I really do wish I had more time to write blog posts for this site. It isn’t that I don’t have things to say — it’s that I have so much to say that I tend to say them on Twitter in 140 character bursts instead of here in long-form posts. In addition, I continue to contribute to the Minnesota Society of CPAs member publication, Footnote. I’ve written here about LastPass before and I tackled the issue of password generation/vault software for the September issue of Footnote. I have been impressed by the feedback I have received and I hope that everyone that is serious about security and about making their lives simpler investigates the use of LastPass or a similar password management software solution. Here’s a link to my article: http://www.mncpa.org/publications/footnote/2013-09/I-have-294-passwords-but-I-only-need-to-remember-one.aspx
Despite the lack of writing I’ve been doing here, my pen hasn’t been completely idle. In the past several months I’ve written a couple things for MNCPApublications.
A Footnote article from several months ago highlighted some file-syncronization services, including my favorite service, Sugarsync, that will keep files (especially those frequently used) synchronized across several devices. This has been particularly handy to me since the demise of Windows Live Sync that I wrote about before and the added bonus of cloud-based storage is a nice feature when I’m on a machine I don’t own.
A Student eNews piece hit the virtual press in October. It urges students to learn to use technology while in school because employers will expect it and there are benefits to be realized while they are still studying. It frustrates me that accounting majors are even allowed to graduate without knowing basic Excel strategies. Hopefully some of them take my advice and the make an effort to improve themselves before they are on someone’s payroll.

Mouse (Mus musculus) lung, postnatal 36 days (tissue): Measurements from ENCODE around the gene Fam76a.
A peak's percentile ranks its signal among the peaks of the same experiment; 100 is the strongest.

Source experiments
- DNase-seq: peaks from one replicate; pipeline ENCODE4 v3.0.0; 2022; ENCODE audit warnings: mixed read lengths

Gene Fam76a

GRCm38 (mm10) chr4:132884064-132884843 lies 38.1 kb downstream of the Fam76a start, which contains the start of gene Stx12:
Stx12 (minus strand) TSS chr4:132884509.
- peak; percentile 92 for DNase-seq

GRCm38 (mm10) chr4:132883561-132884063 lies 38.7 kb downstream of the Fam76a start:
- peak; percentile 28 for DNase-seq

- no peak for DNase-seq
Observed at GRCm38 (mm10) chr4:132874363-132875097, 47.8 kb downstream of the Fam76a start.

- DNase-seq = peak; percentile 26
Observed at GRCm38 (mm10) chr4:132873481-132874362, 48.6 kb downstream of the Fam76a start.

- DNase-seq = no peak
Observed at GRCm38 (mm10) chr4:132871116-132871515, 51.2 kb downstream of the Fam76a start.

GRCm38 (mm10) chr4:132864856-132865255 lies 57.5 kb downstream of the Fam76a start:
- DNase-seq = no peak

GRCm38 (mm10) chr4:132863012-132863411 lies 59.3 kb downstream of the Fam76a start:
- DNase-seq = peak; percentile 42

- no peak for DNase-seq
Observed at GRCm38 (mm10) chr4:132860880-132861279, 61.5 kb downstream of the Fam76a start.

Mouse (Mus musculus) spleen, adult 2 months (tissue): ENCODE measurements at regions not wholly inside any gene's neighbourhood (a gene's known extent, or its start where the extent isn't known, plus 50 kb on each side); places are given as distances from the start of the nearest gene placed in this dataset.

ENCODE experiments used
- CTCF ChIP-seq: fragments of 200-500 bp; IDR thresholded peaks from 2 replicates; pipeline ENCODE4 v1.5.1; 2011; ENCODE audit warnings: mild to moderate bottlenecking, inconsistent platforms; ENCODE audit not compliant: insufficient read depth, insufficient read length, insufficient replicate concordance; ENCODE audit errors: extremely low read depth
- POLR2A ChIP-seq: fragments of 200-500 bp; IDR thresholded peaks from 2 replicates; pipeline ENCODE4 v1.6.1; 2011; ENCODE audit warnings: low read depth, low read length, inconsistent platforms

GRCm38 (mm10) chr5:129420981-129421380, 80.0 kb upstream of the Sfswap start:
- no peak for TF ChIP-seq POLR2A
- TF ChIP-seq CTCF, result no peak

The concept of pricing and using it strategically has caught my fancy of late. Enough that I read four books on the subject while on vacation in August and wrote up my analysis for the current issue of the MNCPA Footnote. See my thoughts online at this link: A CPAs review of pricing books.
Snagit isn’t new…but it is new to me. And by the way, I do have more ideas than just those that are technology or software-related, but for now these are on my mind so that is what I’m writing about. I will run out of this kind of material soon, so if this bores you there is relief on the horizon (until I discover some new bit of software or a new gadget, that is).
For starters, Snagit is something I use every day. I first thought of it as a tool for creating software user guides since it so easily allows me to capture my screen or a portion of my screen so that I can, for example, paste an image into Word showing how to access/use a certain menu. This has always (well, maybe not always but for many years at least) been possible in Windows by doing “Alt-Print Screen” and then choosing “paste” in Word, but Snagit extends the functionality tremendously and is even easier to use than this 2-step method. This is one piece of software for which you will not need a manual (but there is plenty of support available should you need it). The main thing I have used the support/learning tools for is to grab some nifty add-ons like stamps I can use to tweak images or additional outputs I can use to save steps transferring images I have snagged into other software.
Besides that obvious use, some things that I use Snagit for include grabbing images like the logos posted in this blog, error messages I can send to IT for troubleshooting, webpages when I buy something online and I want a copy of the order, or charts that I can paste into PowerPoint instead of embedding an Excel object. I’m sure the list of uses will grow and grow because every day I wonder how I lived without this software (I even had a copy purchased for my work computer because I really missed not having it there when I would habitually go to use it ).
Not only can you save a screen capture, but Snagit comes with some simple-to-use editing tools allowing you to markup images easily and professionally. See, for example, the balloons I put on some images in the posts I did earlier about PDF software. This makes your images so much more powerful and, as I said, adding/cropping/highlighting/emailing/printing/saving/etc. is all very easy to do.
So consider downloading a copy of Snagit and give it a shot for the trial period. I bet you will be surprised at how much you come to rely on it. After the trial period I think it runs about $50 to buy a license, though as I mentioned there are bundles with other TechSmith software that might be worth considering. I’m sure I’ll be doing a post on one or more of those soon!!